"He decided it would be a good time to stop and talk to him about repairing his Volkswagen. That he pulled in the back of Carl [Carter], Sr.'s, house and was preparing to exit his car when little Carl, Jr., rode up on his bicycle...." Carter said he wanted a soft drink and defendant invited him into his car and drove him to his apartment. "He said the reason he wanted to take him over to his apartment was--that he liked to take pictures of little boys in the nude and he was hoping to take some pictures of Carl, Jr., in the nude. He said he went into his apartment and took him into his bedroom, and he turned on these real fancy strobe lights. And these lights began flashing [11 Cal.4th 813] [11 Cal.4th 812] on and on and he said that Carl, Jr., seemed to be fascinated with these lights."

Shortly thereafter Carl, Jr., said he wanted to leave. This made defendant angry. He "grabbed the clothesline that he had on the nightstand there and put it around Carl, Jr.'s, neck and choked him. He says he then threw him on the bed and that he took off his clothes and that Carl--then he took off Carl, Jr.'s, clothes, all except his T-shirt, and he said that sometime he taped his hands behind his back with masking tape that he had on the nightstand." He then tried to engage in anal intercourse with Carter's dead body.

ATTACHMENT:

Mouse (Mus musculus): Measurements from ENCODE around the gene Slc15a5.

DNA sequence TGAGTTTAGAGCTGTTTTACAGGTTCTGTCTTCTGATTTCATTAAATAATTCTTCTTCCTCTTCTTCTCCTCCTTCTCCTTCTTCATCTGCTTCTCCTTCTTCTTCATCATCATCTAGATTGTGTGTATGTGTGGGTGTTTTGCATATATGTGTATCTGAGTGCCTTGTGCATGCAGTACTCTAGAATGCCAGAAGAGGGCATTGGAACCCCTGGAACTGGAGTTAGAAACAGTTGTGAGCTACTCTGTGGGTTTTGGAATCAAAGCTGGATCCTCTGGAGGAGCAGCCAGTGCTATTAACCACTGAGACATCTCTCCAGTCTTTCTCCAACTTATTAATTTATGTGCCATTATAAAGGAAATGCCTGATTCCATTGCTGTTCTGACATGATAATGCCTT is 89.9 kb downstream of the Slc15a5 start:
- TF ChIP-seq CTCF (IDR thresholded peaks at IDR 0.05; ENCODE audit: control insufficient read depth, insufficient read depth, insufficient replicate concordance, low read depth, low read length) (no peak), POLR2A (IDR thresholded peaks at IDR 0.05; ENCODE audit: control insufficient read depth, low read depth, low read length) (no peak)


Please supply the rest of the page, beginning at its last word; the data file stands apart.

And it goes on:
After this, he knew that he needed an alibi, and he decided to use the victim's father for the purpose. "[H]e knew that he had to get his Volkswagen fixed so he tried to call Carl, Sr., to see if he could get his Volkswagen fixed and Carl said that he could."

Defendant arranged to have a friend drive with him to the Carter home. Before the friend arrived, a neighbor boy stopped by and with "Carl, Jr., ... still laying in on the bed, [defendant] conversed with [the neighbor boy] for quite sometime, and started showing [him] slide pictures of naked girls." The boy left after helping him jump-start his Volkswagen.

He drove the car over to the Carter residence and dropped it off. He returned to his apartment, "wrapped Carl, Jr.'s, body in a[n] army-type green blanket and rolled him up in it with his clothes. He said at this point he forgot to put the boy's shoes and socks in the blanket, but the rest of the clothing was in the blanket." He "dumped the body and the blanket over the side of" a rural road. The next morning, after a troubled sleep, he went to work. He "had heard about Carl missing because it had been in the newspapers...."